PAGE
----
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85 Tauren Druid
3460
Cards and processor cores are locked because they are defective, not just to screw with the buyer.

If you unlock the unstable cores/power, you may be destroying your entire card.
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90 Blood Elf Death Knight
9180
A lot of the comments here are very helpful and are GENERALLY true. However, the 6950 and 6970 are different.

In the situations described above, the chips aren't capable of achieving what more expensive chips are (ex better batches of the i7 will be branded 950, while perfect batches will be branded 980 etc), however, the 6970 and the 6950 are the SAME ARCHITECTURE and have differing bios. Because of the different BIOS and specs, AIB Partners of AMD can design the board for the two differently but because of the strict regulations AMD put into the 6000 series board design, most of the designs at that level are generally the same. Changing basic settings in the 6950 can allow it to function as a 6970 because again, the ARCHITECTURE of the gpu is the same.

Here's a link discussing how to go about this:
http://www.techpowerup.com/articles/overclocking/vidcard/159

Hope that helped :)

Edit:

IMPORTANT-- KEEP IN MIND-- When flashing your BIOS for ABSOLUTELY ANYTHING, save your working version of your BIOS before going about this, when you flash to the 6970 BIOS something can ALWAYS go wrong, such as file corruption on your download etc. Make sure you save your 6950 BIOS because you can always FLASH BACK and continue on as nothing happened or try again if you wish.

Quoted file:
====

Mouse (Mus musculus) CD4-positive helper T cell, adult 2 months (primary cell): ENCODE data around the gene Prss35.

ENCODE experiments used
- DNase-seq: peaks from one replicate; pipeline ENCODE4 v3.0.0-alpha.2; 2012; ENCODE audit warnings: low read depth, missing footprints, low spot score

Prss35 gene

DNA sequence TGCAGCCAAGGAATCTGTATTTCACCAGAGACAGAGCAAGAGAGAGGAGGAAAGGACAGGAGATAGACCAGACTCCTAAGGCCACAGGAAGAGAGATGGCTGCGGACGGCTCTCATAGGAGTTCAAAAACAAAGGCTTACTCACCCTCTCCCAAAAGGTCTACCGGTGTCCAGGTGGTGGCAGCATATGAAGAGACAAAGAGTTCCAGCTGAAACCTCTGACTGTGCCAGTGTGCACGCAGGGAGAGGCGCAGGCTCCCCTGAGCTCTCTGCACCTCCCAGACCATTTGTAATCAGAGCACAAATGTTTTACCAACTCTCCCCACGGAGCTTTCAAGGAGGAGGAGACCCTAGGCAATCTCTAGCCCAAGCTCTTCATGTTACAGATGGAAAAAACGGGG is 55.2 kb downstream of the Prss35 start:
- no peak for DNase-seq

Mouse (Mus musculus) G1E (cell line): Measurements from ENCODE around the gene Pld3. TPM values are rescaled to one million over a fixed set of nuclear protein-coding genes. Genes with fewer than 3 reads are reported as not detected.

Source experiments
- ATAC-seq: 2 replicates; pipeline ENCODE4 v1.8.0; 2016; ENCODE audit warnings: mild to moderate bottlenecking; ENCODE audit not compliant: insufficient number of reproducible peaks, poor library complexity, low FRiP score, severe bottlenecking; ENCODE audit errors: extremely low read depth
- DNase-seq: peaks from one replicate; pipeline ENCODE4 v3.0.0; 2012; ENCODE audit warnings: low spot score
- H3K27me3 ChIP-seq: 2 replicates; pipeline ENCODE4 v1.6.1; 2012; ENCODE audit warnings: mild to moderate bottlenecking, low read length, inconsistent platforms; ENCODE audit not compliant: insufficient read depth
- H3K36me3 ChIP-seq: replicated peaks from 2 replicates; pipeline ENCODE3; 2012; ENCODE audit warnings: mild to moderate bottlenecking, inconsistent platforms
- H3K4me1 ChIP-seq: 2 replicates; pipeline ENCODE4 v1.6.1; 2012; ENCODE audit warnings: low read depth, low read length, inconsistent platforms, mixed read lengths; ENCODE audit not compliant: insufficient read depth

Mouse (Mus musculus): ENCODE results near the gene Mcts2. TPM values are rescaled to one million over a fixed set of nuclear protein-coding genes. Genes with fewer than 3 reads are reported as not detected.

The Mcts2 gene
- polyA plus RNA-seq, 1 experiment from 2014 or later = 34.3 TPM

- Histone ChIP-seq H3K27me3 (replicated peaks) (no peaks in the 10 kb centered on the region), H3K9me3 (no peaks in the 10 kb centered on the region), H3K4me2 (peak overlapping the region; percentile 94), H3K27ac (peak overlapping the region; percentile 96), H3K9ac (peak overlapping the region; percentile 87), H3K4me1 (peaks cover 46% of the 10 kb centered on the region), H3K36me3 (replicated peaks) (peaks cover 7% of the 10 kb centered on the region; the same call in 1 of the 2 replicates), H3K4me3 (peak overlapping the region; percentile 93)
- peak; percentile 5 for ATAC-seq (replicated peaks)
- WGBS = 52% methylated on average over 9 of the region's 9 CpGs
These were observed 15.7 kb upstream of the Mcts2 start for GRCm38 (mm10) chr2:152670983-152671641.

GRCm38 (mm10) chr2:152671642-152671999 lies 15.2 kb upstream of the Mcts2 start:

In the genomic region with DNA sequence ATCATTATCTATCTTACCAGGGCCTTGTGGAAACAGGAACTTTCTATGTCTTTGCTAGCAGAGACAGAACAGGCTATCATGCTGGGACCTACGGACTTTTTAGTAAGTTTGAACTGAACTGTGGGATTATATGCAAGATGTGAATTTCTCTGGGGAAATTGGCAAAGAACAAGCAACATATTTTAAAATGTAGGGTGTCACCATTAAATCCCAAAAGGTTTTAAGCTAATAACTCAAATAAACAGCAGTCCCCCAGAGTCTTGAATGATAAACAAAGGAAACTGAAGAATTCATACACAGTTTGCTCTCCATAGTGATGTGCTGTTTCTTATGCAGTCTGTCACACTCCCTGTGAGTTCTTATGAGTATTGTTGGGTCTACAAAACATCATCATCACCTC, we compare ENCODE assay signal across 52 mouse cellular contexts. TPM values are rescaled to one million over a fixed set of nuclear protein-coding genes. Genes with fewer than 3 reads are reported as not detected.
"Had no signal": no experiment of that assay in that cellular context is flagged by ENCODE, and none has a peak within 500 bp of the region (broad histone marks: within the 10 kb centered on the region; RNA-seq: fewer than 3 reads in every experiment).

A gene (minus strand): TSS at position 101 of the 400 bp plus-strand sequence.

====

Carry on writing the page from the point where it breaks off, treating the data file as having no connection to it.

Edited by Metastaze on 5/3/2011 11:10 AM PDT
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90 Night Elf Druid
0
While the architecture of the gpu is the same between the two cards, the ones used in the 6970 passed a Binning process that the chips used in the 6950 failed.

No manufacturer is going to bin a chip for a 6950 when it could generate more profit being sold as a 6970.

You're playing with fire.
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90 Blood Elf Death Knight
9180
Just like on all other similar products, AMD's two Cayman variants, called Cayman Pro and Cayman XT, are based on the exact same GPU silicon. The model variant a GPU chip becomes is decided after the die is produced, at some point before it is put on the card. Creating new SKUs from the same silicon by locking features has been common practice in the industry since at least the Radeon 9500 in 2002.



Locking features is common industry practice. The process you're referring to Nacirema is NOT what is going on with these two GPUs. What you're referring to most commonly occurs in CPUs.
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90 Blood Elf Death Knight
9180
Here is a great guide for flashing the 6950 to a 6970.

http://www.techpowerup.com/articles/overclocking/vidcard/159


Way to copy the link I posted above :p
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90 Worgen Priest
5295
the only difference between the two is the power connectors. the 6970 has a 6-pin and an 8-pin power connectors while the 6950 has 2x 6-pin power connectors. When you increase the power draw on the 6950 to match that of a 6970, though unlikely, you risk running into problems under extreme load.